Call Polluter PR Flack Joe Lucas and Wish Him a Happy Anniversary
Today marks the one-year anniversary of the largest coal-related slurry spill in American history. Early on the morning of December 22, 2008, a waste containment system at the Tennessee Valley Authority's Kingston Fossil Plant in Roane County, Tennessee failed catastrophically, releasing one billion gallons of toxic coal sludge into the surrounding area. The waves of ash flooded local rivers and seriously damaged dozens of homes and farms.
As we look back on this shining example of the promise of “clean coal” for all Americans, we hope you will take a minute and call Joe Lucas, the coal industry’s leading spokesman, and wish him a happy anniversary. Lucas is the silver-tongued Senior Vice President of Communications at the American Coalition for Clean Coal Electricity and it is his job to explain to the American people how “clean coal” created the ecological nightmare portrayed in the Greenpeace slideshow below.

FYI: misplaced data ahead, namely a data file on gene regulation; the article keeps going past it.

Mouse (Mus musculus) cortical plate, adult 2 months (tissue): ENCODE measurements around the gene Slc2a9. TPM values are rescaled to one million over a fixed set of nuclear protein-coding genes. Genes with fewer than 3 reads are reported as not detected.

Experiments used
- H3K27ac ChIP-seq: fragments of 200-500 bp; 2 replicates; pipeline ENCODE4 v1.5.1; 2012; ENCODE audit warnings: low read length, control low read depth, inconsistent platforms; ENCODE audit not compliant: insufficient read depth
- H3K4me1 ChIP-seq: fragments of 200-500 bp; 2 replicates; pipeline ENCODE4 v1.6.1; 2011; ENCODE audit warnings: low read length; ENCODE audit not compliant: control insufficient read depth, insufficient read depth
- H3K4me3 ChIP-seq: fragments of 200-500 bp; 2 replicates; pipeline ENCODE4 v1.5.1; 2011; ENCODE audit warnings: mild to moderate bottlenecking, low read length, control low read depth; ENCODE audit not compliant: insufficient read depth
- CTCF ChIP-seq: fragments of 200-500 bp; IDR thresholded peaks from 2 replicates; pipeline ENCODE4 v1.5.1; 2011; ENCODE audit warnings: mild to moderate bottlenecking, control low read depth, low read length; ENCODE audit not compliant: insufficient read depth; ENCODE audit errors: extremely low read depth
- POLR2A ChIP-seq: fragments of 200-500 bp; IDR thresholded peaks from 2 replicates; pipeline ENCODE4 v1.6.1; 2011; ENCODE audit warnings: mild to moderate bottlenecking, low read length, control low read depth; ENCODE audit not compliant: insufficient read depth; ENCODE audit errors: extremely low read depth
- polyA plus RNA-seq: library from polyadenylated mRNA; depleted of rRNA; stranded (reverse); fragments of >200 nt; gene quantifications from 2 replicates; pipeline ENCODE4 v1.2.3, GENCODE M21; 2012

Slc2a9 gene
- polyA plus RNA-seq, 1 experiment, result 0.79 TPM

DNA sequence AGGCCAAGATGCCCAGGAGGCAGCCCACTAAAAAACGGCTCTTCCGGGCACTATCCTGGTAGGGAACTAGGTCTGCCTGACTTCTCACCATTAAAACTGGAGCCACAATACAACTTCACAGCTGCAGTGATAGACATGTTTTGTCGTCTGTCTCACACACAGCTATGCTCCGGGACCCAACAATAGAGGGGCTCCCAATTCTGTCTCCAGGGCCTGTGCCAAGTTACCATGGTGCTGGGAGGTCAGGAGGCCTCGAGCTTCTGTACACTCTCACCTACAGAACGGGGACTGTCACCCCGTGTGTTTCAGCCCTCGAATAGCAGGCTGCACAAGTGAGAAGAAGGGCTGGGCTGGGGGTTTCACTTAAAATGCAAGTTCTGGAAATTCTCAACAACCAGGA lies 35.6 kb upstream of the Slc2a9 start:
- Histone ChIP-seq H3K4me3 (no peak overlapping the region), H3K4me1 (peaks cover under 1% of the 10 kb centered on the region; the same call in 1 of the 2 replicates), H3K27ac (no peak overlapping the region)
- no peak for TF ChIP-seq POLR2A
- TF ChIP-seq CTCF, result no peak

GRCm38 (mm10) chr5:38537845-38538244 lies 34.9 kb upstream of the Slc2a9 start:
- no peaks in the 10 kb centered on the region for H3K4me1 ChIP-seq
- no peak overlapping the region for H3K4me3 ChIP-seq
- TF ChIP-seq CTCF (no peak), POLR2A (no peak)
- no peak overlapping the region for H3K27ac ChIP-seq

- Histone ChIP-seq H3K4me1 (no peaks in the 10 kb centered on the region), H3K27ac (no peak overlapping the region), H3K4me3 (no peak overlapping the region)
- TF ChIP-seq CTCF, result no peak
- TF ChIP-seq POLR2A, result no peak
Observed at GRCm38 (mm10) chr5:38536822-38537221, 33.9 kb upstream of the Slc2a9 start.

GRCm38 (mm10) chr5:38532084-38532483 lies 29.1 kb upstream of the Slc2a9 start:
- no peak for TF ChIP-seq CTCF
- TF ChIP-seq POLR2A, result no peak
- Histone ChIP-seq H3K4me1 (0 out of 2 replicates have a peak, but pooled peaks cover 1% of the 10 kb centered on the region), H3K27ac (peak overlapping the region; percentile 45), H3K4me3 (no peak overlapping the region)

Lucas deserves credit for helping to pick up the pieces and continuously reform Big Coal’s image after disasters like these remind people that mining and burning coal will never be a clean process, no matter what you may hear on glossy television advertisements. He can be reached by calling ACCCE at (703) 684-7473 and asking for him by name. It may help you get through if you remind the operator that today is a special day for Lucas and the entire industry.
The Environmental Integrity Project, which has been doing excellent work exposing Polluter propaganda, released a new report showing that the coal ash spill was far more toxic than the entire toxic discharge into US waterways in 2007 by every power plant in the nation:
New data highlighted in public for the first time today paint an even grimmer picture of the late December 2008 coal ash spill in Kingston, Tennessee, according to the Environmental Integrity Project. Reports filed with the Environmental Protection Agency (EPA) by the Tennessee Valley Authority (TVA) show that the TVA’s Kingston coal plant dumped into the Emory River in 2008 an estimated 140,000 pounds of arsenic contained in coal ash -- more than twice the reported amount of the toxin discharged into U.S. waterways from all U.S. power plants in 2007.